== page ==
On Sunday, citizens of the Former Yugoslav Republic of Macedonia (FYROM) will vote in a referendum on whether to change their country’s name to “Republic of North Macedonia.” The vote will draw close attention in Greece, but also in Russia and at NATO headquarters.

The background: When Yugoslavia broke apart in the 1990s, citizens of the Yugoslav territory then known as the “Socialist Republic of Macedonia” moved to establish independence and to be known simply as “Republic of Macedonia.”

Greece strenuously objected to this move, because there is also a province in northern Greece called “Macedonia.” Both countries have laid claim to the name and an illustrious history that traces to Alexander the Great. Since then the country has been known internationally as FYROM – but  “North Macedonia” is a compromise name that the (North?) Macedonians hope the Greeks can live with.

(Side note: The land that Alexander knew as “Macedonia” included territory that today stretches across modern Greece, FYROM, and even bits of Bulgaria.)

The politics: Some 73 percent of Greeks oppose any non-Greek use of the word Macedonia—north, south, east, or west. And that matters, because FYROM wants to join the European Union and NATO. Greece, as a member of both organizations, has the power to veto FYROM’s plans. Even if FYROM votes this weekend to become North Macedonia, the Greek parliament will have a chance to vote on whether to accept or reject this change. That vote will likely be decided by a razor-thin margin.

The geopolitics: US Defense Secretary James Mattis, a man with many better-known problems to worry about, visited FYROM last week to warn that Russia is meddling in the referendum to prevent the country from joining NATO. Russia denies this charge, but evidence that Moscow intervened in the politics of Montenegro, another former Yugoslav Republic, in a failed bid to prevent that country from joining NATO last year gives the allegation some credibility.

The bottom line: It won’t be easy for FYROM to manage these tensions over its name. But there is a solution. A commenter in The Economist, writing under a pseudonym, has suggested that FYROM change its name to the “Magnificent And Celestial Eternal Democracy Of Northern Inland Areas.” This would allow the country to refer to itself by the acronym M.A.C.E.D.O.N.I.A. without having the word Macedonia appear in its name. Your Friday author wishes he’d thought of that first.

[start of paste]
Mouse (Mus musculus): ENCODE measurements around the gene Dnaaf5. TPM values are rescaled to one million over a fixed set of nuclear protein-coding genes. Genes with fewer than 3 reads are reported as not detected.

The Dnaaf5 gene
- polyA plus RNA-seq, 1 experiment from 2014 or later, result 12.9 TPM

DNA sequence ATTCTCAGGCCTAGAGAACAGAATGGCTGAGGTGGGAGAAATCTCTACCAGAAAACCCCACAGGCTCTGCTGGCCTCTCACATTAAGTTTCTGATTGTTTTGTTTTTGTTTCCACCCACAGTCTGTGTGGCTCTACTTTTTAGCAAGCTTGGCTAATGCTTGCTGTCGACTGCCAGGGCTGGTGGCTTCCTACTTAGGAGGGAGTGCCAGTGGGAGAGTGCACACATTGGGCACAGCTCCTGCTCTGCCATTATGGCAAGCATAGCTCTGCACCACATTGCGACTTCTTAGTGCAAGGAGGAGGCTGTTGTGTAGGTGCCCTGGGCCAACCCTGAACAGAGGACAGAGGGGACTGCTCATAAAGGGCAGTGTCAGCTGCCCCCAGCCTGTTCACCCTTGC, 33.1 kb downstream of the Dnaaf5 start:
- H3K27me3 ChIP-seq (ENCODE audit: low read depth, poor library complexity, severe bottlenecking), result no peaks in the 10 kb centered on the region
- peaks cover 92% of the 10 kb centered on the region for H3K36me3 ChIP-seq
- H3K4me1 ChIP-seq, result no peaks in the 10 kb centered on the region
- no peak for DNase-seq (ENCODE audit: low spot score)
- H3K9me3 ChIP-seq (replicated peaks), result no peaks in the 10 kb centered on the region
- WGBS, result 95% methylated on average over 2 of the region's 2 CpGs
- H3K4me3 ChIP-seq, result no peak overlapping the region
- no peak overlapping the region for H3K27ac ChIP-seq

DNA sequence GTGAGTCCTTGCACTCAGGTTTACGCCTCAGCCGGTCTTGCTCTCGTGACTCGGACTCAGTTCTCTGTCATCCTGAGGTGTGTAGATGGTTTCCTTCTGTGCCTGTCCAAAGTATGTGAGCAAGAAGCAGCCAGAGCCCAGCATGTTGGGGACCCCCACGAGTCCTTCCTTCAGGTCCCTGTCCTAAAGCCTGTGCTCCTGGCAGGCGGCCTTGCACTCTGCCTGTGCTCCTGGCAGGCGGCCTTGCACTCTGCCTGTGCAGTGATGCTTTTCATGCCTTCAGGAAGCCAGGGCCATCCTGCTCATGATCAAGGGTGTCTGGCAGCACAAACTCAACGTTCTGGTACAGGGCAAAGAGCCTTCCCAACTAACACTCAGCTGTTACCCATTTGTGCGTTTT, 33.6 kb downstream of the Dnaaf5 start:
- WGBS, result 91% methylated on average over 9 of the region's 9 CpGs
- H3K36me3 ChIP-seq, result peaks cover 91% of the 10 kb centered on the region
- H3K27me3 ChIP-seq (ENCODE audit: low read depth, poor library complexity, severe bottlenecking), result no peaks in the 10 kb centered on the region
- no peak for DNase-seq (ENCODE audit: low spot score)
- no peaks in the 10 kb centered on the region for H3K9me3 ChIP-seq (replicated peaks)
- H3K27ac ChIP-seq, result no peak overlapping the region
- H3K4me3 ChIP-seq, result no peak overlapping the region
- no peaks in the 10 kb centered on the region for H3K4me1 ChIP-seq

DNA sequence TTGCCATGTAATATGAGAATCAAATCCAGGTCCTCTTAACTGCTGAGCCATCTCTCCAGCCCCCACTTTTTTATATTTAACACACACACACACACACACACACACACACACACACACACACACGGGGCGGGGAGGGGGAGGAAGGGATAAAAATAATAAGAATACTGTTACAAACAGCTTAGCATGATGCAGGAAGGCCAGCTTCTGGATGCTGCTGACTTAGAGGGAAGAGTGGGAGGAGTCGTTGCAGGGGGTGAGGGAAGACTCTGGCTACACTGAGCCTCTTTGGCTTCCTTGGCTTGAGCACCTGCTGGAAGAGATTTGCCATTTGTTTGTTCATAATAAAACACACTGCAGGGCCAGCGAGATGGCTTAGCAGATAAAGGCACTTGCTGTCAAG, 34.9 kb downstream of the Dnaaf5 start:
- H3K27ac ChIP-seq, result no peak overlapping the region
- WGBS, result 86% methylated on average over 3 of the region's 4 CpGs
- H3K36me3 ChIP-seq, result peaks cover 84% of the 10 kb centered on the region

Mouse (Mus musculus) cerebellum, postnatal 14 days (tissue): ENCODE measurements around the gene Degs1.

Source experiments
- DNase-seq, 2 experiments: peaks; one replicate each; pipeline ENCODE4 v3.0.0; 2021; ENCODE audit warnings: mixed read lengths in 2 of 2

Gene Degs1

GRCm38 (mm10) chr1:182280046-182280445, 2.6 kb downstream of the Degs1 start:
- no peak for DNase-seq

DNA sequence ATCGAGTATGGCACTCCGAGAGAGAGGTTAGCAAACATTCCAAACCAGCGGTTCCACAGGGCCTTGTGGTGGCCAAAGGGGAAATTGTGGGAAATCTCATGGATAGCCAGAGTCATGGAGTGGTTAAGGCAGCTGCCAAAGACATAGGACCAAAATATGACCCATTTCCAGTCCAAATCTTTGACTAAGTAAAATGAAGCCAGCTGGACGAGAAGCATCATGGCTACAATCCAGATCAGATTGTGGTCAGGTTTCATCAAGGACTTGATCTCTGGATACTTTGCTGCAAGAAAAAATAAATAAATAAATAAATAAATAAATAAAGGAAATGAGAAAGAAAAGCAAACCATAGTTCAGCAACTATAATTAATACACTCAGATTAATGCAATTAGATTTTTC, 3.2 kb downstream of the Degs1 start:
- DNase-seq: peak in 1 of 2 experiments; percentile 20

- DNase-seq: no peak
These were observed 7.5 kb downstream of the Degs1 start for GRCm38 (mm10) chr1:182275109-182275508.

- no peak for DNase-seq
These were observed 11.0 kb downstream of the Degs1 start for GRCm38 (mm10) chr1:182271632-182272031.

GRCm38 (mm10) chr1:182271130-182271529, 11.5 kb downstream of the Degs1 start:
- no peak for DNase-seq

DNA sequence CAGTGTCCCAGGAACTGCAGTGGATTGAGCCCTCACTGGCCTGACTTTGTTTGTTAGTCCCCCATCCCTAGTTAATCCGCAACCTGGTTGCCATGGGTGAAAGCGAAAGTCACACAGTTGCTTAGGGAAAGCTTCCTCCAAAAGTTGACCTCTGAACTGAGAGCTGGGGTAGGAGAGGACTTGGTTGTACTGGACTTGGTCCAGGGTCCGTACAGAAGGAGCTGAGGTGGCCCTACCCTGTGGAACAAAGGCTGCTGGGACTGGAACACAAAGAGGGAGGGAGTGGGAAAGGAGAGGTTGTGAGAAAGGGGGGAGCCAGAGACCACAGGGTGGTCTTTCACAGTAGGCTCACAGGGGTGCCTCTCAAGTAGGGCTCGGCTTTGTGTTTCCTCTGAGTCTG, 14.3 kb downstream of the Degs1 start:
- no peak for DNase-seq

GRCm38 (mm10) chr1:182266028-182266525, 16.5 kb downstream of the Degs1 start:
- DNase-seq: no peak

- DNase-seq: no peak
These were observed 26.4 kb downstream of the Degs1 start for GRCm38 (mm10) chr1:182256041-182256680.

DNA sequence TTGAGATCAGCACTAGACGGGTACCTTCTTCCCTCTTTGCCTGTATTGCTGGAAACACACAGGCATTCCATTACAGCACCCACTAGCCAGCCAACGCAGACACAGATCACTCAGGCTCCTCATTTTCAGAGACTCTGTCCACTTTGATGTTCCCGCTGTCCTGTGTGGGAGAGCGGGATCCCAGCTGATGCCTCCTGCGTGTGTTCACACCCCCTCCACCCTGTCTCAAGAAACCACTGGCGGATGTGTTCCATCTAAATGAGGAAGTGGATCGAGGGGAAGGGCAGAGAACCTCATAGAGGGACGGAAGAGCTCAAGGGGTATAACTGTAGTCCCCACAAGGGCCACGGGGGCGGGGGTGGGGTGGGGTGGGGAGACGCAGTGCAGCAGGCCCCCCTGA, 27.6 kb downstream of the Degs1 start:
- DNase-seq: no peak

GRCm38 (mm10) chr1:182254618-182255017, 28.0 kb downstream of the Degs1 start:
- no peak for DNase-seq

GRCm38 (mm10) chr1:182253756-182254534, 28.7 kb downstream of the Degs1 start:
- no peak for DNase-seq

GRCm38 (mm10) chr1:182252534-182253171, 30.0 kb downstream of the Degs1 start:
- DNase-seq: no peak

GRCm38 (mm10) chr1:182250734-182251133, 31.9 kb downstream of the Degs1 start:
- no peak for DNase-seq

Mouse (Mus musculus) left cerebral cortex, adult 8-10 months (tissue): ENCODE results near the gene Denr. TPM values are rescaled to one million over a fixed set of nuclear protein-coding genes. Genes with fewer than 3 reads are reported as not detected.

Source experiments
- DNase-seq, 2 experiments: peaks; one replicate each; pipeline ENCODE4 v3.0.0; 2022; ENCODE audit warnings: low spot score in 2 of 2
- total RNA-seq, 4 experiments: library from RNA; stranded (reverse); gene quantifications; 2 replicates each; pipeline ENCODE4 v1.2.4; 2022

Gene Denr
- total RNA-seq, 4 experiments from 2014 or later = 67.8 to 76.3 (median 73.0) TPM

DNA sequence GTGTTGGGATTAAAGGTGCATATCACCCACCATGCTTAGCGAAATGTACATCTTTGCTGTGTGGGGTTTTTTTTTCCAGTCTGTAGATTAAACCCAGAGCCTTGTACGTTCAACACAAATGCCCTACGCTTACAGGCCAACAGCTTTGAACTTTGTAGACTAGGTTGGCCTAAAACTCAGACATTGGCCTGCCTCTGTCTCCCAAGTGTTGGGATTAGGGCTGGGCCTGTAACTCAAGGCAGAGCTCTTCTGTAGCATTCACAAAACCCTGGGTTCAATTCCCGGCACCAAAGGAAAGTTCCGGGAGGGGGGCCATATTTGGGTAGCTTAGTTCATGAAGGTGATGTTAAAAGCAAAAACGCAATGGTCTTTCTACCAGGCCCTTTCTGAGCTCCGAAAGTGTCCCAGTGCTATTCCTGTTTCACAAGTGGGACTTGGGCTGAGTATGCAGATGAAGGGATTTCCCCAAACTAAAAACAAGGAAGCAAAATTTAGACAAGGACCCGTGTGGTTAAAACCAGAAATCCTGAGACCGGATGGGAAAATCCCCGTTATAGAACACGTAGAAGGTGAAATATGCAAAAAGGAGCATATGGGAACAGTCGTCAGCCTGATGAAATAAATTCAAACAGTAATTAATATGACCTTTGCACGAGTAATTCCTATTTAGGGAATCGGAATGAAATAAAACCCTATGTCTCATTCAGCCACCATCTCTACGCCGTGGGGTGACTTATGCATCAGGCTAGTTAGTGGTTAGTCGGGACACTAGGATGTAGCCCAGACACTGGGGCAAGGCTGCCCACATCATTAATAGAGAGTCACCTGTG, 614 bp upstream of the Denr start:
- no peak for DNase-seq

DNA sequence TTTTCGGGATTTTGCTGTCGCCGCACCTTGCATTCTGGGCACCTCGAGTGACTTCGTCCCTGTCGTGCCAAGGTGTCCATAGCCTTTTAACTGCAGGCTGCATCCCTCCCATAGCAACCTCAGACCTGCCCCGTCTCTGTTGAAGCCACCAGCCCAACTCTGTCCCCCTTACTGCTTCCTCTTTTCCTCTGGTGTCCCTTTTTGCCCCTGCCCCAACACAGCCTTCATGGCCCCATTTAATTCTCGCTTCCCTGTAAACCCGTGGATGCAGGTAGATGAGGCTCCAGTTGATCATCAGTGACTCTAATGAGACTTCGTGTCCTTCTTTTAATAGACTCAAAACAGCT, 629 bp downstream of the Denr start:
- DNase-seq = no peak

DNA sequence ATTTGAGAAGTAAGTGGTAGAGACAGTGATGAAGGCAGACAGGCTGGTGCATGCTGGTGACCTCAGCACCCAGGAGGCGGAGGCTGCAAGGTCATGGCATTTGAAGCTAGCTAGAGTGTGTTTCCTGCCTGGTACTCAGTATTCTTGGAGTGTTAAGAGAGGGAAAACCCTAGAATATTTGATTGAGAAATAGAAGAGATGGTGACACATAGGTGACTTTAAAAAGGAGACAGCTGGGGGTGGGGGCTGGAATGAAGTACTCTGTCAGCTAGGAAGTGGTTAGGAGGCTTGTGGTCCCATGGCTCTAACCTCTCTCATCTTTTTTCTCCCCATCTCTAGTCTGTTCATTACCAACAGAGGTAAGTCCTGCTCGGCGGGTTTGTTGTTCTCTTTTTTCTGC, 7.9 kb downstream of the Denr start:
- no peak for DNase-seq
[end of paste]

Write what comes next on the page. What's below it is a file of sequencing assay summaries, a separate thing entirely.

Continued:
In 2012, the United States created the Deferred Action for Childhood Arrivals (DACA) program to protect these young people from being deported. Yet just five years later, the program was rescinded, putting close to 700,000 DACA recipients at risk of being banished from the only home they've ever known. More than five dozen of these DACA recipients at risk are Microsoft employees. These young people contribute to the company and serve its customers. They help create products, secure services, and manage finances. And like so many young people across our nation, they dream of making an honest living and a real difference in the communities in which they reside. Yet they now live in uncertainty.

Microsoft has told its Dreamers that it will stand up for them along with all the nation's DACA recipients. It will represent them in court and litigate on their behalf. That's why Microsoft joined Princeton University and Princeton student Maria De La Cruz Perales Sanchez to file one of the three cases challenging the DACA rescission that was heard on Nov. 12 by the United States Supreme Court.

Read more on Microsoft On The Issues.

Last week, French President Emmanuel Macron said that NATO was experiencing "brain death," citing a lack of coordination and America's fickleness under Donald Trump as reasons to doubt the alliance's commitment to mutual defense. NATO – the North Atlantic Treaty Organization – was formed in the wake of World War II as a counterweight against Soviet dominance in Europe and beyond. Its cornerstone is that an attack on one member is considered an attack on all. But disagreement about burden sharing has gained increasing salience in recent years. In 2014, the bloc agreed that each member state would increase their own defense spending to 2% of their respective GDP over the next decade. But so far, only seven of 29 members have forked out the money. Here's a look at who pays what.

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